coming out on the short end of u 46-40 contest Monday night at
"V.A.C. gym. This was a. sudden death game for the right to meet
Westerns in the semi-finals of the league championship.
After sneaking into the playoffs by a long shot coming home
to a photo finish in the last league games last Saturday night, the
students just didn't have enough on the ball to oust the Furriers
who were beaten by one basket last Saturday night by the last
ditch stand of the out-of-the-running Stacey squad.
After taking a quick six point lead
in the first few moments of play from
the push-up shots of Army Bumstead, the black and orange team
fought right down to the flnlah line
by matching the blue and gold basket by basket and never letting the
miss-firing Thunderbirds within four
points of tying the soore.
AMD YET SO FAB
Then Varsity got baok in the
game to click for six points, but in
doing so allowed the Munroes to
olick for four themselves, and the
students continued to face a tantalising deficit. By half time the soore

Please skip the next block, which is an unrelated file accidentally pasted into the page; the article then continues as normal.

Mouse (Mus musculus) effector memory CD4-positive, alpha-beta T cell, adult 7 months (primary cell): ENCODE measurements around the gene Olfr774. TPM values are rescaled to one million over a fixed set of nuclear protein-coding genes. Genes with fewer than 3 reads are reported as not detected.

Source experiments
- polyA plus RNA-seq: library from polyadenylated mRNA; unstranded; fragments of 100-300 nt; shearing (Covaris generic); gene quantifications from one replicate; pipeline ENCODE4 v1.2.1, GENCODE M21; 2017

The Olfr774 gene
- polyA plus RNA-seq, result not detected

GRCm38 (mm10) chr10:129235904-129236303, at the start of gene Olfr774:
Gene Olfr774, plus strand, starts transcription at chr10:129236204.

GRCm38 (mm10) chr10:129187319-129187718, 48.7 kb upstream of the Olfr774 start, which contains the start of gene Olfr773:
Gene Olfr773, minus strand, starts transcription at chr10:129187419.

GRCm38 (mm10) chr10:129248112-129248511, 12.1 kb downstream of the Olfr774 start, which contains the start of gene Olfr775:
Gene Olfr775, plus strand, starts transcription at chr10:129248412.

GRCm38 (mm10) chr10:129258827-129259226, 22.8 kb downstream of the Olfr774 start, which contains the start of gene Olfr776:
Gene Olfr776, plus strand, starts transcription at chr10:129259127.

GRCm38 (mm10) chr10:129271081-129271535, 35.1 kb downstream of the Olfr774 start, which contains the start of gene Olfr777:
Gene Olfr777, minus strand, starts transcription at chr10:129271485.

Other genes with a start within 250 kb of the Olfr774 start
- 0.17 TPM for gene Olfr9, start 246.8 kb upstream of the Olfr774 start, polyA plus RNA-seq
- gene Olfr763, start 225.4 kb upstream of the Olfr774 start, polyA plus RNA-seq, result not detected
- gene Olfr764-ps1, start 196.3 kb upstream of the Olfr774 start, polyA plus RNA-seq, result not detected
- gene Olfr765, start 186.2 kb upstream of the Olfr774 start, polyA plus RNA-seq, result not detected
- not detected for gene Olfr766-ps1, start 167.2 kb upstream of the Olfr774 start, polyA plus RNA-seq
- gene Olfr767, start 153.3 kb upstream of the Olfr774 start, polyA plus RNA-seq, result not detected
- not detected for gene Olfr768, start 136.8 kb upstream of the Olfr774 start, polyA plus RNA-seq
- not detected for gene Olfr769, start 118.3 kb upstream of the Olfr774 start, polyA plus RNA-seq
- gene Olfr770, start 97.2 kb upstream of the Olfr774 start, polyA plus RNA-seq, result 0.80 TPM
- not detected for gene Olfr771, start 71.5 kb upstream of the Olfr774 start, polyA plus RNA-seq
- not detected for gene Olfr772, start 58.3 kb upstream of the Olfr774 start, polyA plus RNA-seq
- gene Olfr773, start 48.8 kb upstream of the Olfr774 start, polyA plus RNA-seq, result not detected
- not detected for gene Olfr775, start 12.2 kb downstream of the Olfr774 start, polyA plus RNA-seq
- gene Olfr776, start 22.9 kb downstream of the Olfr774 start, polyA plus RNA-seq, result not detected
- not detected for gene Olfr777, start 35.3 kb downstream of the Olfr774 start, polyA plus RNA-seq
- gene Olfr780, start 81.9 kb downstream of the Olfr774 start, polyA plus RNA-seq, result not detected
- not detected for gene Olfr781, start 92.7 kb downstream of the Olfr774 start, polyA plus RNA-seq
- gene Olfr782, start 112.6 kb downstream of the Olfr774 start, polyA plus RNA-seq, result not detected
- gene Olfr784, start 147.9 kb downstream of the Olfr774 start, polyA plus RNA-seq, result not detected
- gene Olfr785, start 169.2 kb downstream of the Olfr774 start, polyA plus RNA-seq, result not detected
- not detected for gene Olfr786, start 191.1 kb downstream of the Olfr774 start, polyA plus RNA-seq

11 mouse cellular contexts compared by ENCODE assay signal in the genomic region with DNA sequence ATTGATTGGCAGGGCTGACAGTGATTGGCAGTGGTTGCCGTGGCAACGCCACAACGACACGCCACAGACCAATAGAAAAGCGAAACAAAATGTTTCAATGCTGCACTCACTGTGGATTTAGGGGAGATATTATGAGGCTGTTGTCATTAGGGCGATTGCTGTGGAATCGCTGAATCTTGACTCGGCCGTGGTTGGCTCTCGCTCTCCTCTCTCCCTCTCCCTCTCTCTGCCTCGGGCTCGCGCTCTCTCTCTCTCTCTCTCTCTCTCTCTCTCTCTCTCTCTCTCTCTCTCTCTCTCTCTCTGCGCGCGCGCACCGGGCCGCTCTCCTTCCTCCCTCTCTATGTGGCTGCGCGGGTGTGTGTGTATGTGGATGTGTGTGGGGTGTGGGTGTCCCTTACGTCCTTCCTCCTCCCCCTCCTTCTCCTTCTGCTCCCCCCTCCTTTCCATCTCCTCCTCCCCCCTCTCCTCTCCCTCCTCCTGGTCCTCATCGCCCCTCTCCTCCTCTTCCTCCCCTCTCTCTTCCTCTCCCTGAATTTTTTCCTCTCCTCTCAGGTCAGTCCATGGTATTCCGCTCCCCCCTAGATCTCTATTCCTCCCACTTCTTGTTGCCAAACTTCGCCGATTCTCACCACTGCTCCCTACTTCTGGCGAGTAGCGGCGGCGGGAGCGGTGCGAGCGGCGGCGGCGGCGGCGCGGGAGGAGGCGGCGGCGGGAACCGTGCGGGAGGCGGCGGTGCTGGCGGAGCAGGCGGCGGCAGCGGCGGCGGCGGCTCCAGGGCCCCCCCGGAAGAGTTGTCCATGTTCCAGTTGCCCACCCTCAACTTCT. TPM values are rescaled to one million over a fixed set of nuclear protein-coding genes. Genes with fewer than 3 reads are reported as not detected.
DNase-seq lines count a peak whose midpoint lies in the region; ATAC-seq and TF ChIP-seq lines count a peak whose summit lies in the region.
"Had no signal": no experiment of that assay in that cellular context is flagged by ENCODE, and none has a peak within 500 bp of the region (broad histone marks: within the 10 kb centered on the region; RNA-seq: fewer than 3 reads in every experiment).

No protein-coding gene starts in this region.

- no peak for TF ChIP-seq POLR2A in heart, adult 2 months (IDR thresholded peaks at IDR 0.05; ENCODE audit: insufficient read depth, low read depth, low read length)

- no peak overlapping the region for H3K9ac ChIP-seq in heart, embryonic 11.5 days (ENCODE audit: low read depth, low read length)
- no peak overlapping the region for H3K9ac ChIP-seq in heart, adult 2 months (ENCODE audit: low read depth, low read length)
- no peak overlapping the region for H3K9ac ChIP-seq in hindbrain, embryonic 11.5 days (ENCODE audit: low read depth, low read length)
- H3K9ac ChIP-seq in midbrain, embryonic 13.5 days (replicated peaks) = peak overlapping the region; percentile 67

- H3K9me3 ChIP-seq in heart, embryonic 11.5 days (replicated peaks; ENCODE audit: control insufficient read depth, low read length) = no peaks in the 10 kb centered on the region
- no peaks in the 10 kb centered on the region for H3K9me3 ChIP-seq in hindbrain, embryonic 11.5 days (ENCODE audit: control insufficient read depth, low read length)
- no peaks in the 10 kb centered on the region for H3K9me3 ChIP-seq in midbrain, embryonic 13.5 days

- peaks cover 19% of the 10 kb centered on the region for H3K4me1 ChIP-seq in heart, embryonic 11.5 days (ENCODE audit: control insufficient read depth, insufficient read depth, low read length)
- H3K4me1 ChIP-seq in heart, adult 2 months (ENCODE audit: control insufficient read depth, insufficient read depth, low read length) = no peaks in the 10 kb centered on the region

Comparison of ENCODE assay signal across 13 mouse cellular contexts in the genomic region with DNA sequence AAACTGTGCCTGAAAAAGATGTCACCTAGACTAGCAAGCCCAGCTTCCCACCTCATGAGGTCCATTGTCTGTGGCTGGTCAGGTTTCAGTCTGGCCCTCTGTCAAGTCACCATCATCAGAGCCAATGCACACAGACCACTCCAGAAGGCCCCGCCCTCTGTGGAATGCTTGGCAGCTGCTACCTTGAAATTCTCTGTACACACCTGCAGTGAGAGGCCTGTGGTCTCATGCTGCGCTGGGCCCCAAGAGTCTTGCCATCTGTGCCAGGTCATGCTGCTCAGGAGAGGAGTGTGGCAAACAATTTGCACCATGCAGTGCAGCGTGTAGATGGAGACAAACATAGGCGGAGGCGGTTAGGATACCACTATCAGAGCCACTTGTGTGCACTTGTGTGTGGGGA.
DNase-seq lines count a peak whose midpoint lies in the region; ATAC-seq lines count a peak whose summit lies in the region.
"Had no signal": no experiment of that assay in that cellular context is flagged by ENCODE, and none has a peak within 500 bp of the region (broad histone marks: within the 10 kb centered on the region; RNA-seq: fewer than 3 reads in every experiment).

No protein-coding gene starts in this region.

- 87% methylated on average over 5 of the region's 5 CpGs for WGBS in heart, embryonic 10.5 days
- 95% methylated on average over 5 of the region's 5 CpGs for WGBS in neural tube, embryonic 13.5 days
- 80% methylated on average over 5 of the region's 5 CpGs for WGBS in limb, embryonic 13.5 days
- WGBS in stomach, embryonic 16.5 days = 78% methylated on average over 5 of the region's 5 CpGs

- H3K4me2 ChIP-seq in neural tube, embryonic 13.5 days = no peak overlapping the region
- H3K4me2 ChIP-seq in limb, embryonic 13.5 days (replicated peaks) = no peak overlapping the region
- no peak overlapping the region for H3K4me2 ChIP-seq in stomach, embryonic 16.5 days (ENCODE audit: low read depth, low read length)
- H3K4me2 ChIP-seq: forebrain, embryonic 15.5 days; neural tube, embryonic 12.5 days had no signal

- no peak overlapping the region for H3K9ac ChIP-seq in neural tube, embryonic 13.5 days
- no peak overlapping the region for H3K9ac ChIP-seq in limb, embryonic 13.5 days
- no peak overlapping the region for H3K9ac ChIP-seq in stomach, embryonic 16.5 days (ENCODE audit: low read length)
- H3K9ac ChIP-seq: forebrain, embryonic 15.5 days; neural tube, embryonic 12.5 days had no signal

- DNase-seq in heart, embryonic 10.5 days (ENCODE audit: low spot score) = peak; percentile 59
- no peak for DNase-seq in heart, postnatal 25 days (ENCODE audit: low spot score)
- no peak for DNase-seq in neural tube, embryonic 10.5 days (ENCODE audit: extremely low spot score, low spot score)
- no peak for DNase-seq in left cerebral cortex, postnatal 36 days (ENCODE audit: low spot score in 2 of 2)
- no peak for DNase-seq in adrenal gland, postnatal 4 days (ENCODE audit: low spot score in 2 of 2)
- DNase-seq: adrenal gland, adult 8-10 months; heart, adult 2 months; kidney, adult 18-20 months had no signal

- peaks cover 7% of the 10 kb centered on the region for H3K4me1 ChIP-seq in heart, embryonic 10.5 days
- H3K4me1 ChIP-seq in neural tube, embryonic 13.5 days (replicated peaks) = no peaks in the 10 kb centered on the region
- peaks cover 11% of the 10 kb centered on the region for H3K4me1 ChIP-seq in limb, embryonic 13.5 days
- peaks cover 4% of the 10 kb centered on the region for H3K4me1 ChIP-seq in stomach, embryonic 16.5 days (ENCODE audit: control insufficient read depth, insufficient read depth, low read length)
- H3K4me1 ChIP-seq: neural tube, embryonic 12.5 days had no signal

read 32-18 and the blue and gold
hopes were high for a viotory.
Three quarter time rolled around
and Varsity was still behind by Ave
points, the soore standing at 85-80.
TURNER'S TURN
The usual raasle-dassle ln the last
quarter failed to click with the stolid
winners and even two beautiful baskets by reliable Frank Turner did
the student cause little good and the
game ended with the Men of Maury
still pressing and still missing passes
and   baskets.
Don Livingston topped Varaity
scoring with 12 smart pointa while
Alex Lucas came home with 8. Frank
Turner picked off 7 and Rann Matthison netted 6. By Straight managed
to get 8 while Wally Johnson, Doug
Alexander and Brud Matheson each
pioked off 2.
VARSITY WHIPS WESTERNS 37-35 IN SAT. GAME
Sport heroes will come and go, and
last-minute finishes will continue to
set fans on the edges of their chairs
for ages to come, but never, not even
In the most fanciful story-book, will
there be two more crucially-thrilling
games than were staged Saturday
night at the V.A.C. gym.
And so it oame to pass, that the
slimmest mathematical chanoe of
Varsity gaining a playoff berth became a definite possibility as the
collegians took the favored Westerns